Wednesday, September 04, 2019
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Wednesday Night, Department of Environmental Management (DEM) and Rod The Island Health Department (RIDOH) announced that the state will make an aerial application for "larvicide" on Thursday.
The locations are the Chapman Marsh in the Western City, where two open mosquito encephalitis (EEE) mosquitoes and one horse show have been found; the South Branch of the Pautuset River in West Warwick, near the first human EEE case in the country; and the Valley Marsh area, surrounded by Lincoln, Cumberland and Central Falls, the city where the state's first two EEE discoveries were announced on August 1
Flights on Thursday depend on weather conditions that need to be calm.
As announced in August On September 30 and 3, the latest mosquito trapping detection traps confirm the need for increased use of pesticides and the state is making all necessary preparations to carry out campaigns to kill both larvae and larvae. of adult mosquitoes. Larviciding refers to the application of a product that kills mosquito larvae before they mature into adults. The air application, which will be done tomorrow, affects all mosquito species and reduces the risk of both EEE and West Nile virus (WNV) infections.
According to state official products, the product used in the applications is called Bti, a naturally occurring bacterium that comes in granular form. The EPA has concluded through various studies that Bti poses no risk to humans. Bti bags will be loaded onto a helicopter that dispenses granules / pellets with precision into marshes and other breeding sites to control mosquito breeding. Bti produces toxins that specifically affect mosquitoes, black flies and fungi only. These toxins do not affect other insect species, including honey bees. It has been approved for pest control in organic farming operations.
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Since the last round of capture on August 26, DEM has added traps in West Warwick; Burrillville, North Smithfield and Cumberland, which border several Worcester County communities identified by high-risk public health officials in Massachusetts; and West Greenwich, near the southeastern Connecticut state line, where there are numerous findings of EEE in mosquitoes and two cases of EEE virus infection reported in horses. With the participation of public health experts at RIDOH and entomology experts at the University of Rhode Island, DEM now places nearly 40 mosquito traps in 23 communities across the state. DEM sets traps strategically based on knowledge of environmental conditions conducive to increasing EEE and WNV in mosquito populations.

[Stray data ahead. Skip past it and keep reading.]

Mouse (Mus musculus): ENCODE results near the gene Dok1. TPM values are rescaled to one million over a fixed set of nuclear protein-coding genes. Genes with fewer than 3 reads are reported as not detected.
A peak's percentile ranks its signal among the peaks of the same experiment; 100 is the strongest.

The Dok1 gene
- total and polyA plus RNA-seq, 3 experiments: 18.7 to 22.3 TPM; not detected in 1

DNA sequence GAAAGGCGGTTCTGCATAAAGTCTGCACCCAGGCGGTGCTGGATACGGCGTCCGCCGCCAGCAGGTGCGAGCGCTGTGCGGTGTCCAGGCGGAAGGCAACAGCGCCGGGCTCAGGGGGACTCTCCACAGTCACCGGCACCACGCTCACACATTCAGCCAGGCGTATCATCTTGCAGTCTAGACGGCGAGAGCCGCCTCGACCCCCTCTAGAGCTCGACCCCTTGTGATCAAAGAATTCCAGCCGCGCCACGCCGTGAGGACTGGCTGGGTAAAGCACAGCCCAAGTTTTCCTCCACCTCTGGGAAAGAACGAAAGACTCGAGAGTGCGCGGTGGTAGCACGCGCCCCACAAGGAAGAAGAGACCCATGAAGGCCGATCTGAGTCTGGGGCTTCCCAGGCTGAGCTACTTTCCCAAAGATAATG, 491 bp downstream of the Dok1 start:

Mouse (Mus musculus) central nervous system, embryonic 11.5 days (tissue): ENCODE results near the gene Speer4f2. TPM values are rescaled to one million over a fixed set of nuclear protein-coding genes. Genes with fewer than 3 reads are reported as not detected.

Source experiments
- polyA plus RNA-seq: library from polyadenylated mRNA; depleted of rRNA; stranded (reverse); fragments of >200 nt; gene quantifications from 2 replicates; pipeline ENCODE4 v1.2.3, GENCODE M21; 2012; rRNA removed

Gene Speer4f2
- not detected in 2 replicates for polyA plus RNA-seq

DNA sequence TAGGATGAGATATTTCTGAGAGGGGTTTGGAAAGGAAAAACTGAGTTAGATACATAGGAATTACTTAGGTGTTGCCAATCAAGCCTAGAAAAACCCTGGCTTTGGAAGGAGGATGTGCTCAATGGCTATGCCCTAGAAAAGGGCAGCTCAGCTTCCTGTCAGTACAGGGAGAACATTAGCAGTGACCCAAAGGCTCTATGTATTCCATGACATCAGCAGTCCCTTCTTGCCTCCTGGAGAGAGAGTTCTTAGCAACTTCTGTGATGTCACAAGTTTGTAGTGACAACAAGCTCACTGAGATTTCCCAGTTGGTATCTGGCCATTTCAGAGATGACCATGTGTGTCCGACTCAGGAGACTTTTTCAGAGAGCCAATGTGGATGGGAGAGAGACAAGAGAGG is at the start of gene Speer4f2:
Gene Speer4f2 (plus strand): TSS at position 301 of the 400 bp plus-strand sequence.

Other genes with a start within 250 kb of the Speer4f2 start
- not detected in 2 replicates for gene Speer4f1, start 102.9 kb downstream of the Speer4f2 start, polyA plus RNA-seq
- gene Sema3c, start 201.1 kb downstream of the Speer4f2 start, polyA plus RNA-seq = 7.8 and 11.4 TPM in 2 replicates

The state will publish a broadcast schedule and additional information before conducting any adult flights. 'Adulticiding' is a method of controlling adult mosquitoes to control the outbreak of mosquito-borne disease. It is often applied by aircraft through sprinklers that spray very fine aerosol droplets that stand off and kill flying mosquitoes upon contact.
Previous RIDOH recommendations remain in place and are related to the prevention of both EEE and WNV. On Monday last week, RIDOH recommended that schools and community leaders play outdoor games, practices and other activities planned to take place in the early morning or dusk, be redeployed earlier in the afternoon, or move indoors. The event's "smart schedule" is intended to help reduce the risk of mosquito bites for players, coaches and spectators. RIDOH recommends that smart planning stay in place for the rest of the mosquito season, which typically ends in mid-October (after the first heavy frost).
For more information on DEM divisions and programs, visit www.dem.ri.gov. Follow us on Facebook at www.facebook.com/RhodeIslandDEM or on Twitter (@RhodeIslandDEM) for timely updates.
Visit http://www.health.ri.gov/mosquito for additional mosquito prevention tips, videos and local data. For more information on DEM units and programs, visit www.dem.ri.gov. Follow us on Facebook at www.facebook.com/RhodeIslandDEM or on Twitter (@RhodeIslandDEM) for timely updates.